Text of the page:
… and then the dividing line between the literal and the allegorical mysteriously turns out to be a precise echo of whatever agenda is currently on the table, and so you can happily take this approach and justify almost anything at all.

There needs to be a recognition that the book is just that … a book …  and that it not only contains some guidance, but also contains stuff that is complete and utter bullshit.

Would any Muslim ever find such a thought palatable, surely they would be hostile to such an approach?

Well it turns out that most already do take this exact stance, they simply don’t realise that they do. The cosmology contained within the Quran from cover to cover is a primitive 7th century flat-earth cosmology. When faced with the rather stark reality that the earth is not flat, the vast majority of Muslims quite rightly reject that 7th century flat-earth cosmology as bullshit, and happily ignore it because it is clearly wrong.

In exactly the same manner, they also need to reject the violent verses, not simply because they are allegorical but because they are morally and ethically wrong.

Does everybody reject the flat-earth cosmology?

Nope, and so the idea that the book is divine and hence always right is the core idea that needs to face robust criticism, especially when the alternative leads not just to violence, intolerance, misogyney, homophobia and murder, but to a complete denial of reality like this … (“Evidence that the Earth is Standing Still”, Islamic University of Medina, Saudi Arabia. First edition, p. 23.) …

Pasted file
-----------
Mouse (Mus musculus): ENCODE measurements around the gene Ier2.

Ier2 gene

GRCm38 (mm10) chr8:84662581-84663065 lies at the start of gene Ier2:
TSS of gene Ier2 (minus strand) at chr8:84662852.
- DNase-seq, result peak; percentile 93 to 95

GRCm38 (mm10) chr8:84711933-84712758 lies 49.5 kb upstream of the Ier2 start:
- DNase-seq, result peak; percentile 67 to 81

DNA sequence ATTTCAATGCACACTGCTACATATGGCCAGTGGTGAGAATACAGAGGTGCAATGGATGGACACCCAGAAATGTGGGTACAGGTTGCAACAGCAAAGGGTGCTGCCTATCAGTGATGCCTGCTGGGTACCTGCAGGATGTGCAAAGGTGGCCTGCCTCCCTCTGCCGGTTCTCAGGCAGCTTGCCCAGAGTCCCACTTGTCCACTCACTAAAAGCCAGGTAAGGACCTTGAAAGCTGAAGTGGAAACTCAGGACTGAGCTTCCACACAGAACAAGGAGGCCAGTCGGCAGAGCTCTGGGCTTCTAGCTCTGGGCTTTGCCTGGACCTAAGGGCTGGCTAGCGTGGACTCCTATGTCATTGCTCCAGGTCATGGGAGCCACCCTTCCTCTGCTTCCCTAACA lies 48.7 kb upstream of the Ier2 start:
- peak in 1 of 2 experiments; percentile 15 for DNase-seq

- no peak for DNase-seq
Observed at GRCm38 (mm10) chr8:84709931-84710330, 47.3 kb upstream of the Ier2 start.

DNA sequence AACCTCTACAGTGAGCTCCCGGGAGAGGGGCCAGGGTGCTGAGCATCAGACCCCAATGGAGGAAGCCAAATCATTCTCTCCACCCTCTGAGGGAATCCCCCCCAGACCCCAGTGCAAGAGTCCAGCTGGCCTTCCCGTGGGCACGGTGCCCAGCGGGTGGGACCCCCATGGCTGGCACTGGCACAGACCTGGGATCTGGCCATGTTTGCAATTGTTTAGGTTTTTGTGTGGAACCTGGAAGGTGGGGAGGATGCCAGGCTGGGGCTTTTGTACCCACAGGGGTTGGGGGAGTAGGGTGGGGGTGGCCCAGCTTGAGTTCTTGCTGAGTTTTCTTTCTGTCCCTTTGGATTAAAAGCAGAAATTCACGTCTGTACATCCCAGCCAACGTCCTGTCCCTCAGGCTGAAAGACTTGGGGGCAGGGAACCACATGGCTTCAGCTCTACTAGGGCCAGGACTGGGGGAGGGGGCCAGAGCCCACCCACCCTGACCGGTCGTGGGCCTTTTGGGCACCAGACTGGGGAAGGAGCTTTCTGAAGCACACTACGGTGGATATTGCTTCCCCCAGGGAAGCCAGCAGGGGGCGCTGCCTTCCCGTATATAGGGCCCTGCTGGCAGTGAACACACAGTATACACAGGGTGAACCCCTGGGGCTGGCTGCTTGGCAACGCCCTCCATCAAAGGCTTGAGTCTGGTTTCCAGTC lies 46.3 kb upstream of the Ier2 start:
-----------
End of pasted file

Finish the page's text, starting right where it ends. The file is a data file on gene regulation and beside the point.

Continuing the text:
2 thoughts on “Responding to Islamic Violence – Which Interpretation of the Quran is the right one?”

  1. Thanks for pointing out verse 3:7 of the Koran. I had come across it before but hadn’t realised its significance. I notice that Adam Walker uses rather obvious sleight of hand to to get it to appear to back up his claim. Your translation uses the term “allegorical” and his own Ahmadi translation (by Sher Ali) uses the phrase “susceptible of different interpretations”. Neither of these has anything to do with being “context-dependent”. Mohammed’s commands to slay the infidel are neither allegorical nor susceptible of different interpretations. They mean just what they say, slay the infidel, but the great issue is whether they refer only to the infidels Mohammed happened to be fighting at the time or all infidels forever. I happen to think it is the latter and my conviction is only strengthened by the fact that the only counter arguments I can find are deceptive ones like Mr Walker’s.